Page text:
What Is Hepatitis D?

If you have hepatitis B, you’re at risk for another virus that attacks your liver: hepatitis D (HDV), or what’s sometimes called hepatitis delta. Although it isn’t common in the United States, HDV is the most severe form of hepatitis. Over time, it can lead to liver cancer or liver failure. While treating HDV can be a challenge, doctors are hopeful that better treatments are on the way.

What Causes It?

You can get HDV if you come into contact with the blood or other body fluid of someone who’s sick with it. Yet it can only infect you if you have hepatitis B. HDV needs the “B” strain of hepatitis to survive.

This can happen two ways:

  • Co-infection: You can contract HBV and HDV at the same time
  • Super-infection: You can get sick with hepatitis B first, then later come down with HDV. This is the most common way to get hepatitis D.

What Makes You More Likely to Get It?

Your odds go up if you have hepatitis B and:

  • Inject drugs
  • Have a sex partner who has HDV
  • Are from a part of the world where HDV is common, such as Eastern and Southern Europe, the Middle East, or Central Africa

It’s rare, but mothers can also give HDV to their babies during birth.

What Are the Symptoms?

The signs of HDV can include:

If you already have hepatitis B, HDV can make your symptoms worse.

How Do I Know I Have It?

Your doctor will ask questions about your symptoms and lifestyle, then do an exam. She’ll test your blood for the different types of hepatitis. If you have it, she’ll do more bloodwork and imaging tests to check your liver for signs of damage.

How Is Hepatitis D Treated?

If you have HDV, you may need to see a doctor who works with diseases of the digestive tract, including the liver, such as a gastroenterologist. Doctors called hepatologists specialize even further and treat only liver disease.

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There’s no cure yet for HDV. Until doctors come up with better options, the drug prescribed most often is pegylated interferon alfa (peg-IFNa).

Peg-IFNa doesn’t work well for everyone. It can also cause many side effects, like lack of energy, weight loss, flu-like symptoms, and mental health issues like depression.

Doctors aren’t sure how long treatment for HDV should last. You may need to take peg-IFNa for a year. If a blood test still shows a certain amount of the virus in your body, your doctor may suggest that you stay on PEG-IFNa for up to one more year.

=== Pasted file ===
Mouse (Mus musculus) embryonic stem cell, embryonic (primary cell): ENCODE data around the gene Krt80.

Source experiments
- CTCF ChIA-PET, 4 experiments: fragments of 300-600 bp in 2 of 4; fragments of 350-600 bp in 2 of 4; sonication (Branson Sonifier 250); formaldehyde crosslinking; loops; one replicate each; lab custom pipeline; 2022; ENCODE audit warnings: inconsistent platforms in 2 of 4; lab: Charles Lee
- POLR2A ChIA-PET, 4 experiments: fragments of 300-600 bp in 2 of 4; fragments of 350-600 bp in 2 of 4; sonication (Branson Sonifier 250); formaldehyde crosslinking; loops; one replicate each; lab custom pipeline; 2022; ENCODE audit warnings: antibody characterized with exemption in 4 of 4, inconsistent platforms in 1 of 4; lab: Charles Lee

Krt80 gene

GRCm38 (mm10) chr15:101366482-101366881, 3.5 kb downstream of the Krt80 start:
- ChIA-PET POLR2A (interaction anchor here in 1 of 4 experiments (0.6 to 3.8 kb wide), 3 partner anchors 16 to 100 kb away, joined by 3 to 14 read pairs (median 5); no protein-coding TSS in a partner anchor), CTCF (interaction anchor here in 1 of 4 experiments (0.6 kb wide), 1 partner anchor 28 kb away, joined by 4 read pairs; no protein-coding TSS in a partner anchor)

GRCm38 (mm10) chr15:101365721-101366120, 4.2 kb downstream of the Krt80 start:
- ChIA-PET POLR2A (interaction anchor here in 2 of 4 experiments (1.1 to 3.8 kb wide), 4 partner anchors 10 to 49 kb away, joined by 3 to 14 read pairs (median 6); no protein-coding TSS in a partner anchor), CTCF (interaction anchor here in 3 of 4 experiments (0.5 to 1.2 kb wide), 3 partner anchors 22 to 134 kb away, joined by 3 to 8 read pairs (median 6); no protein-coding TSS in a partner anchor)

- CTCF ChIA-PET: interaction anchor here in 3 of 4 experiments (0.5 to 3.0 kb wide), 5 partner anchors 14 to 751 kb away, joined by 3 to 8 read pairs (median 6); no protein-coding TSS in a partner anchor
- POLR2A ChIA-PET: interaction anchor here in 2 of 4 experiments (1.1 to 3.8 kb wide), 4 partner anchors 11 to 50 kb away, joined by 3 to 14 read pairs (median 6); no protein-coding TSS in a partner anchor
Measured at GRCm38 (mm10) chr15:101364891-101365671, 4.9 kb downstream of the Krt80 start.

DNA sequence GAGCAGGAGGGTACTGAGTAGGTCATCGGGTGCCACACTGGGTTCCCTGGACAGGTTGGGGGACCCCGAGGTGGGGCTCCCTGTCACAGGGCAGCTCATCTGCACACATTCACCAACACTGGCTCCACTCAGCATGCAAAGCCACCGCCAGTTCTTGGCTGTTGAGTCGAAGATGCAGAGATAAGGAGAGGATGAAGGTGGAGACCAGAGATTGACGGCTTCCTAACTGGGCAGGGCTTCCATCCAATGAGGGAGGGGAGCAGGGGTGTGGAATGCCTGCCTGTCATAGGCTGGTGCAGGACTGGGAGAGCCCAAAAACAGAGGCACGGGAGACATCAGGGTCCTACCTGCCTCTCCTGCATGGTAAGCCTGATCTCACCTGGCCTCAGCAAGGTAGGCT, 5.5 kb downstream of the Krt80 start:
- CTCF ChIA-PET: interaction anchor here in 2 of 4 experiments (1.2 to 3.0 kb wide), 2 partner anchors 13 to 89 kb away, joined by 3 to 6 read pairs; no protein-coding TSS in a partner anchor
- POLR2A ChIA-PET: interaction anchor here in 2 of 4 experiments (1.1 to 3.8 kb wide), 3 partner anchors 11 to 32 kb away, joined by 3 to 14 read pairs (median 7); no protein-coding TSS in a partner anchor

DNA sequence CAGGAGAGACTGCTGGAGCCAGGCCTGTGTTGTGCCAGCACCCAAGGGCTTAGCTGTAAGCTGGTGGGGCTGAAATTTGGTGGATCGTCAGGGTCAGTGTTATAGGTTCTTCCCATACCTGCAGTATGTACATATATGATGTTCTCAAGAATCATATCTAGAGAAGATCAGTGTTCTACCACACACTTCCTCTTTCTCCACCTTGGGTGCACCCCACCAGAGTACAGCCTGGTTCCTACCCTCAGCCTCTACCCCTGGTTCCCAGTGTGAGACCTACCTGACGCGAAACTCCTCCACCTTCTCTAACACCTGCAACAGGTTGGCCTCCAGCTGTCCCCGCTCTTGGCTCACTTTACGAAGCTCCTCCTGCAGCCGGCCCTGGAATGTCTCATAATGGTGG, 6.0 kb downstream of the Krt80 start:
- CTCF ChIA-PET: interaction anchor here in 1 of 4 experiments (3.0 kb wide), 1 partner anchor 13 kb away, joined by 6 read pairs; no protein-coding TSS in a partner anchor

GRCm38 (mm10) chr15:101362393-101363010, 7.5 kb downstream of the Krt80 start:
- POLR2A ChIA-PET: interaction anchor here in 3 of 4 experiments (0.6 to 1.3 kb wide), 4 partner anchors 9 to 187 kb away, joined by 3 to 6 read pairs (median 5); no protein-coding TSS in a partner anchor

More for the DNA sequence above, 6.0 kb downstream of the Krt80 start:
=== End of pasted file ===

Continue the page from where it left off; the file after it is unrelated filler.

How Well Does Treatment Work?

How you respond to HDV treatment will depend on how you got sick with the virus.

Peg-IFNa is often able to clear HDV from most people who have a co-infection. If you have a super-infection, the virus is less likely to go away. You may need to learn to manage HDV and HBV as lifelong conditions.

Other types of HDV treatment are being tested. These include drugs that attack the virus or prevent it from latching on to hepatitis B cells that they need to survive.

If you have advanced liver disease, your doctor will recommend a liver transplant.

How Can I Keep From Getting HDV?

No vaccine can prevent HDV. The best way to avoid it is to cut your risk of getting hepatitis B. Talk to your doctor about getting an HBV vaccine. Avoid contact with blood or other body fluids of someone with hepatitis.

If you already have hepatitis B, you can lower your risk of HDV. This means:

  • Don’t share needles if you inject drugs.
  • Keep personal items like your toothbrush and razor separate.
  • Wear gloves if you have to touch someone else’s open wound or sore.

If you have HDV, make healthy choices each day to protect your liver from further damage. Avoid alcohol, and talk to your doctor about ways to eat well. You’ll also want to take care not to infect others. Let your doctor and dentist know your diagnosis before each visit. It’s also not safe for others if you donate tissue, organs, blood, semen, or other body fluids.

WebMD Medical Reference Reviewed by Melinda Ratini, DO, MS on December 18, 2018

Sources

SOURCES:

CDC: “Hepatitis D.”

Hepatitis B Foundation: “What is Hepatitis D?”

Children’s Hospital of Philadelphia: “Hepatitis D.”

F1000Research: “Recent advances in managing hepatitis D.”

National Institute of Diabetes and Digestive and Kidney Diseases: “Hepatitis D.”

Children’s Hospital of Philadelphia: “Hepatitis D.”

American Liver Foundation: “Treating Hepatitis C.”

World Journal of Gastroenterology: “Management of hepatitis delta: Need for novel therapeutic options.”

Hepatitis C Online/Infectious Diseases Education and Assessment: “Peginterferon alfa-2a (Pegasys.)”

Virology Journal: “Hepatitis Delta: virological and clinical aspects.”

World Journal of Virology: “Hepatitis delta virus: A fascinating and neglected pathogen.”

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